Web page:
Thursday, 11 February 2016 20:14

Realising the benefits of digital business will take time: CompTIA


This year will be a pivotal year for organisations pursuing digital transformation strategies, and while companies have embraced cloud and mobile over the past five years, global trade association CompTIA says it will take more than the adoption of these technologies to realise the benefits of digital business.

A non-profit trade body, CompTIA has issued its report on business technology trends to watch in 2016.

According to Tim Herbert, senior VP, research and market intelligence, CompTIA, the pressure will be on C-suite executives to “drive the realignment of business models and workflows to ensure integration with existing technology investments, while incorporating new data analytics, social, and automation elements”.

And, Moheb Moses, Director - Channel Dynamics, and ANZ Community Director - CompTIA, said, CompTIA views 2016 as another year of momentum and continuation, “as incremental advancements in a number of areas make their mark on the IT industry and broader economy”.

So, here’s what CompTIA has to say about the six business and technology trends to watch in 2016:

•    User experience drives technology initiatives: As technology becomes increasingly important to all facets of business, efforts will intensify to provide better end-to-end user experiences. Some of these efforts will be ‘pushed,’ where technology providers or employers want to encourage or influence certain user behaviours. Other initiatives may result from ‘pull’; users accustomed to user-friendly consumer applications will exert influence over corporate IT to replicate those same experiences. These efforts will need to go well beyond user interfaces. Technology providers and organisations will have to factor in elements such as mobile, cloud, data and social.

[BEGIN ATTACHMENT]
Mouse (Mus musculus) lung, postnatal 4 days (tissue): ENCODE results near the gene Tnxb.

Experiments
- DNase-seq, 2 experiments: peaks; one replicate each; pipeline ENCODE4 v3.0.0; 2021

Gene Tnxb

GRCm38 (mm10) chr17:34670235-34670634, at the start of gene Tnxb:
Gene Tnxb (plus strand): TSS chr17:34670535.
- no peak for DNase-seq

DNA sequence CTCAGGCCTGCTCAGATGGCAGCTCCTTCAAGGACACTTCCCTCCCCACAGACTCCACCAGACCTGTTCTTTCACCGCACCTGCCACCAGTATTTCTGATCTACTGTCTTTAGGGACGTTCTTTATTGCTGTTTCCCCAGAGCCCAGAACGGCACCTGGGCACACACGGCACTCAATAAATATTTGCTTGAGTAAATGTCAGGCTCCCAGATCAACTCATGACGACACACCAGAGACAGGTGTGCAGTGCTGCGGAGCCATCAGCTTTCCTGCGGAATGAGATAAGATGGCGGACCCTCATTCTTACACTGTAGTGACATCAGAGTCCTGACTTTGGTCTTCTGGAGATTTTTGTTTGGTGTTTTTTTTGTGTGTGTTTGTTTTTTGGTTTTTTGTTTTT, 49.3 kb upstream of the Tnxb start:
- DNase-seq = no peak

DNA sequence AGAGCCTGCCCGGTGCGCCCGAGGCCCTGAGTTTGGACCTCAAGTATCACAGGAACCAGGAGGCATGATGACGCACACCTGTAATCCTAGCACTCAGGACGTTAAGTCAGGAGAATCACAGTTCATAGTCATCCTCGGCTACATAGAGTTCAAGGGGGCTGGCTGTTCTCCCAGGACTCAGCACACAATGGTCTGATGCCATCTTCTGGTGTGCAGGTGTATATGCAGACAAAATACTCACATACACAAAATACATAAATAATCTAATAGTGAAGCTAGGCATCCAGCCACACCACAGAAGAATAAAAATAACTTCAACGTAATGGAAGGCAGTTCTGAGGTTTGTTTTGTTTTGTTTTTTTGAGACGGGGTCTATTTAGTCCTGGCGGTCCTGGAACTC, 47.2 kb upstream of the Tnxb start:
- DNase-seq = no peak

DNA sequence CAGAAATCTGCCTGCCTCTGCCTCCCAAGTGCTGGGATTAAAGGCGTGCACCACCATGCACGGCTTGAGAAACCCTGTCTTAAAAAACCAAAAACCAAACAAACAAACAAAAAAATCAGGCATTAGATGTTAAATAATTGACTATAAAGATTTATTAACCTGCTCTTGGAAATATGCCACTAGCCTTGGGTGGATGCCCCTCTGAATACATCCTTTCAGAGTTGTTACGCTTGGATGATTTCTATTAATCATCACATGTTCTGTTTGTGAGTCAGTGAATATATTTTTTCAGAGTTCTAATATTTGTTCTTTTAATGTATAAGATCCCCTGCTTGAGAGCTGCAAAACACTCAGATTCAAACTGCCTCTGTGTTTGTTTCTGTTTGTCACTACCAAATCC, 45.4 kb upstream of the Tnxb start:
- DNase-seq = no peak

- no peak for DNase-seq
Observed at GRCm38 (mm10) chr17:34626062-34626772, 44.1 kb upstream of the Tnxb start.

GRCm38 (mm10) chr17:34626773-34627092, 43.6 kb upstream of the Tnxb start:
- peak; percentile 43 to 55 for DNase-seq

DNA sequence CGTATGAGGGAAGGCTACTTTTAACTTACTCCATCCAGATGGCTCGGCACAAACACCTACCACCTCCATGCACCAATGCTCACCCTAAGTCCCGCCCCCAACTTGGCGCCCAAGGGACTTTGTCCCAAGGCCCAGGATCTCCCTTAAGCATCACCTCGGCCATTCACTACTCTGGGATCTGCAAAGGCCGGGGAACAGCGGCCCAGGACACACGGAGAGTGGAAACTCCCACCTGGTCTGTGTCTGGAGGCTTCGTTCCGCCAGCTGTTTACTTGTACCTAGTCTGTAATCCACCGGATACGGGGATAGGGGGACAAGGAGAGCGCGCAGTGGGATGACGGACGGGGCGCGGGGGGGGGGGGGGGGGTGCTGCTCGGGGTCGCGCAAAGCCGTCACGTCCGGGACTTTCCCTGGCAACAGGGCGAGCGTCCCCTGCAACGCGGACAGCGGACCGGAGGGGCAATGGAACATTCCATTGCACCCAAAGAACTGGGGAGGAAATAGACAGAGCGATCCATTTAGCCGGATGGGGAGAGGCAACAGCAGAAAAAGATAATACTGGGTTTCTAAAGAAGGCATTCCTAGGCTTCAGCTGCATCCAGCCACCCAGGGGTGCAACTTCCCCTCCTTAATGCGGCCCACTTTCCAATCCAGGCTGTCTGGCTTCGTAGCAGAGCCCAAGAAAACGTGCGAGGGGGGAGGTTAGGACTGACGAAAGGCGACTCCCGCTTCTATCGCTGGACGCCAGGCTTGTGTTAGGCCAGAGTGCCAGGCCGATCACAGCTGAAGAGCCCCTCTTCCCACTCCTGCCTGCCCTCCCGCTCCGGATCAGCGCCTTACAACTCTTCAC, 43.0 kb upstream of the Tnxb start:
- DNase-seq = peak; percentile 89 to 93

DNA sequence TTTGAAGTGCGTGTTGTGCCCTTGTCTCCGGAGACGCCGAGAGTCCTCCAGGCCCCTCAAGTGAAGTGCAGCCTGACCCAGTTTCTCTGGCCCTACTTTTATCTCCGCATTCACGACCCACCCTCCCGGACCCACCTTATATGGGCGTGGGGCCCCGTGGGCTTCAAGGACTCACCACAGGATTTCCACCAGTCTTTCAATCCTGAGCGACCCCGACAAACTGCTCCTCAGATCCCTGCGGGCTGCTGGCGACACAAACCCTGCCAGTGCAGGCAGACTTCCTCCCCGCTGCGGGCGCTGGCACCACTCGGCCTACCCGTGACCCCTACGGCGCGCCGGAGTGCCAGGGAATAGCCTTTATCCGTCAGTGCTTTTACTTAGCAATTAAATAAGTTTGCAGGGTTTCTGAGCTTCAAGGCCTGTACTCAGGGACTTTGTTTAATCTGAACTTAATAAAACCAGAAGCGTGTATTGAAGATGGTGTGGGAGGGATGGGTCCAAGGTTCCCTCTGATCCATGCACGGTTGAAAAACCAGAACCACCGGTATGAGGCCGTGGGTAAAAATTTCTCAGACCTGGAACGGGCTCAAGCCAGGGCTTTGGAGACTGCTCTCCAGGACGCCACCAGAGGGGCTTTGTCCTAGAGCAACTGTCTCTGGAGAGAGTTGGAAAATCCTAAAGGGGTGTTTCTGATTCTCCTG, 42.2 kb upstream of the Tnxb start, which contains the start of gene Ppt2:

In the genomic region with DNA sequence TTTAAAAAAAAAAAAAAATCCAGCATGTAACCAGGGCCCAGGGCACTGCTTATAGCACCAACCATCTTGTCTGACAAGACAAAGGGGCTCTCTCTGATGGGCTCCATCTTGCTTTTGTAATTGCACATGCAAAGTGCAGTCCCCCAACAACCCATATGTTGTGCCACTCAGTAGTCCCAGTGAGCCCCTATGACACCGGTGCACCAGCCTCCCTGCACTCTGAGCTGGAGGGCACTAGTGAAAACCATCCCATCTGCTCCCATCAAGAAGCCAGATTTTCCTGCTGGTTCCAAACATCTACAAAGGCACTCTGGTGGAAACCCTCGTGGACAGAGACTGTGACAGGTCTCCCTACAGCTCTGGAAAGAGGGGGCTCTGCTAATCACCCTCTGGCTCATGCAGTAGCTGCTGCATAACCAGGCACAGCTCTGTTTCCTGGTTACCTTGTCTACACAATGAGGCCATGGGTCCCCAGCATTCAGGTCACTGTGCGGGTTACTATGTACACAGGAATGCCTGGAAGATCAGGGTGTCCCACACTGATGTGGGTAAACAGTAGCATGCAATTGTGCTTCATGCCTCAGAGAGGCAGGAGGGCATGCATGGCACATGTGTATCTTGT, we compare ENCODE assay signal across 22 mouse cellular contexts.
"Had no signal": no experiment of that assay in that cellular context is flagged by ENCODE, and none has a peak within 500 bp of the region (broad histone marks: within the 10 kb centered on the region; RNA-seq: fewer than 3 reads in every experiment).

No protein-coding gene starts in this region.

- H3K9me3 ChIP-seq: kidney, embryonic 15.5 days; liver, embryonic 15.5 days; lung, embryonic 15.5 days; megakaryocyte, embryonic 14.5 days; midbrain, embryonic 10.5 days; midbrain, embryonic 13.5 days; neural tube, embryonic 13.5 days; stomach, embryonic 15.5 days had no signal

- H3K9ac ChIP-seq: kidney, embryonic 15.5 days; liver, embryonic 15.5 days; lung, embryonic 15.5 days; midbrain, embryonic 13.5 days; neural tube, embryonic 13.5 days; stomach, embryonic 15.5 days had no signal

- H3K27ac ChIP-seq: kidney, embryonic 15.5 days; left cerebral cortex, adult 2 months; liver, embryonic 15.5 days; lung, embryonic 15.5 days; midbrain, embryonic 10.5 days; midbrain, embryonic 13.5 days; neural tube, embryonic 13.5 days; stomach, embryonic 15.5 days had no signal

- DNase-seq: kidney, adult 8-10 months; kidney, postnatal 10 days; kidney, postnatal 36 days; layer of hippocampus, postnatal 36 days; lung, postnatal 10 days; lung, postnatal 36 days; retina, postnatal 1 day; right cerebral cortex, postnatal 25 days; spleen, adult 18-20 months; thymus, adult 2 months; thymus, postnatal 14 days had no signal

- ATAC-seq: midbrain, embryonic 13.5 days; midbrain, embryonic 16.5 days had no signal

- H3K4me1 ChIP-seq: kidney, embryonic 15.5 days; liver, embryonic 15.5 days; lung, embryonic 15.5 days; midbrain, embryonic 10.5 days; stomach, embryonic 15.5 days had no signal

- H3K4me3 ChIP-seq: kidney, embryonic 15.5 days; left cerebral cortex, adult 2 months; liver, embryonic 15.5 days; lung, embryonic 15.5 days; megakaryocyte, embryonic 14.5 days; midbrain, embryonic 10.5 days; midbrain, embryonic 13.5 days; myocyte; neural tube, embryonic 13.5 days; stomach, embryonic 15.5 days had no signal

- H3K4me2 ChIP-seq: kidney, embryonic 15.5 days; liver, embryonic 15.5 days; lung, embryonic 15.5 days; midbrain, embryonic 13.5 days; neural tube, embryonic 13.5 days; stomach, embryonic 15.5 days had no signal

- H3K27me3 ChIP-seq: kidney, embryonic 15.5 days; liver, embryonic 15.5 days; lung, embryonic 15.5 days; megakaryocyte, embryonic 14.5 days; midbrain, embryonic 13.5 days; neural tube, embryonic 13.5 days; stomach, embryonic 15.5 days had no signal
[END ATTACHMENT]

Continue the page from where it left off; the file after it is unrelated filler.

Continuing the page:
•    Digital business encompasses more than IT: The notion of elevating technology discussions to C-suite and boardroom levels of importance has been percolating for some time. As with many aspects of innovation, however, advances on this front occur in fits and starts, often taking longer than expected. With technology-driven business transformation now mission critical for so many organisations, expect greater numbers of CEOs and boardrooms to embrace their role of ensuring these strategies become part of the business. Realising maximum benefits from these transformational opportunities requires efforts that go well beyond the IT department.

•    Cloud is the new electricity: Cloud computing has been a dominant force in the IT industry, thanks to the way it has transformed IT operations and technology strategies. Companies have considered many cloud-specific aspects of business systems, from migration to integration and security. As the questions around cloud are answered and the benefits are becoming obvious, businesses are adopting a cloud-first strategy as they plan new technology projects. In time, this will drive cloud to the same place as “electricity” or “Internet”— so prevalent that it becomes a standard part of any planning. On the front end of the computing spectrum, mobile devices will follow a similar pattern. The ultimate goal is the complete solution.